Carpal Tunnel and Golfers

By: Dr. Jennifer N. Milus, DC

Over 100,000 people a year undergo carpal tunnel surgery. What can we do, conservatively, ourselves, at home or on the course) to prevent this?

Carpal Tunnel Syndrome CTS) is becoming more and more prevalent with the computer generation, and increased use of small hand held devices. Someone you know has probably suffered from CTS. It is such a common problem; it baffles me that there is so little understanding among the medical community about its causes.

It is linked to several diseases/conditions like: diabetes, gout, thyroid disease, and obesity. It appears to be caused by repetitive motion of the hands, arms and wrist. Many people who have it just happen to do more than one thing that involves heavy use of the area. I have treated a guitar player who rides horses, will stop neither, and getting her better will be difficult. A fire fighter who pulls hose, ropes and dummies and trains with weights is another tough cookie. A golfer who works on the computer at work all day poses the same problems.

Any one of these things done alone, intermittently, will probably not cause a problem. Further: playing golf has not been shown as a direct cause of CTS. But, it could certainly contribute. And the hours a pro plays will absolutely have more effect than the 1-2 rounds a week you or I might play.

So What Happens?

CTS is the result of the compression on the median nerve as it runs through the “tunnel” parallel to the tendons that run the fingers. The wrist bones compress it from one side and a thick ligament can compress it from the other side. Once this area is over used, it becomes enflamed. The mediators of inflammation settle in there, increasing pressure and softening the connective tissue, causing the body to lay down more scar tissue, which irritates the nerves and it becomes a vicious cycle.

How does it start?

My patients tell me that they get a feeling of tightness and fullness in their wrist and forearm first. This can last from weeks to months. If it is not worked on or worked with at this stage, it will progress. read below under conservative care). In fact, at this stage, it is not even named carpal tunnel syndrome. It is just a tightness in the forearm and wrist that will likely eventually lead to CTS.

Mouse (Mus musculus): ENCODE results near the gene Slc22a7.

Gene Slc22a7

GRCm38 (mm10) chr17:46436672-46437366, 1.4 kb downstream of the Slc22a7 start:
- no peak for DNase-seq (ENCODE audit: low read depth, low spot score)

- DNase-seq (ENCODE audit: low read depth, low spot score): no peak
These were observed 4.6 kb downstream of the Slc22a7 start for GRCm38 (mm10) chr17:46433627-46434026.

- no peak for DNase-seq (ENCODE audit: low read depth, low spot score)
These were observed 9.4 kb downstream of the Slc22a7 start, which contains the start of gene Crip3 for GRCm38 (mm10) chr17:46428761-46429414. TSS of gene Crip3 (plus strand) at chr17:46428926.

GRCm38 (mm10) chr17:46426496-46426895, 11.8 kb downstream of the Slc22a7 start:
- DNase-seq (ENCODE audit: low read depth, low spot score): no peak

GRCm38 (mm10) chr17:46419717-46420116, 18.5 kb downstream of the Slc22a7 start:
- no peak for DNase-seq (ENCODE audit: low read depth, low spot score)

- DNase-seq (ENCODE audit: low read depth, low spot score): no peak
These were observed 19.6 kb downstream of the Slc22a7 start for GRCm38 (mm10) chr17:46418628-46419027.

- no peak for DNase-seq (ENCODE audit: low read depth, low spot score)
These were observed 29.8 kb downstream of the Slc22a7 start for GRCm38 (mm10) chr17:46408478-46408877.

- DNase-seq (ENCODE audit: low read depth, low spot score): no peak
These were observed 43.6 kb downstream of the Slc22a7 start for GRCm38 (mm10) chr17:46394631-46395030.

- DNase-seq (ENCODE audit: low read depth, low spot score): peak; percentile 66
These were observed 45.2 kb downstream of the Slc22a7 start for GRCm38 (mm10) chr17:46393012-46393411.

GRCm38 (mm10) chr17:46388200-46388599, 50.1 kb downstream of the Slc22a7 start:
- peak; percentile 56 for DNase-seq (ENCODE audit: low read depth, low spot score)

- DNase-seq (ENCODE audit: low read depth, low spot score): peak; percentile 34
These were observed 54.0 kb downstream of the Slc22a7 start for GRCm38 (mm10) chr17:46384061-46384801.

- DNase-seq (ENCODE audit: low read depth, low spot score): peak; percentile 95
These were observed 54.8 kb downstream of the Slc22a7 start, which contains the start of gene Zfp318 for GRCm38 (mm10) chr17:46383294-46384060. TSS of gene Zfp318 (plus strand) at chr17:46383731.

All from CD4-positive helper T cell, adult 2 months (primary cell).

The Classic Symptoms if CTS:

Numbness and tingling in the thumb, index and middle finger are the usual signs. Some complain their entire hand goes numb. The feelings may come and go from dropping of small object to dis-coordination during small motor tasks typing, using a palm pilot/phone). Folks may complain of waking with numb hands or pain in the area.

Worst Case: Surgery $50,000?

I am not a surgeon. But I know some, and they do good work. I personally, would leave this option until the very last. It’s pretty invasive, and everything else should be tried first! The surgical procedure involves a snipping if the sheath that surrounds the tunnel.

So, I ask: if you can snip is later, why can’t you stretch it in the early stages when the area first starts to tighten up?

I treat conservatively. In the following paragraphs, I will describe some of the things I do/use/recommend. However: I have seen enough cases of this in my life to know when to quite while I’m ahead. I seldom take a case that has progressed to the stage of numbness. If I do, I will only see it for 8 visits. If I see no improvement at all, I refer both to a Physical therapist and to an orthopedic surgeon concurrently. Remember: the longer it goes on, the harder it is to treat conservatively.

Best Case: Catch it early!

When the tightness starts, and the numbness, pain and dis-coordination have not yet arrived is the time get conservative care.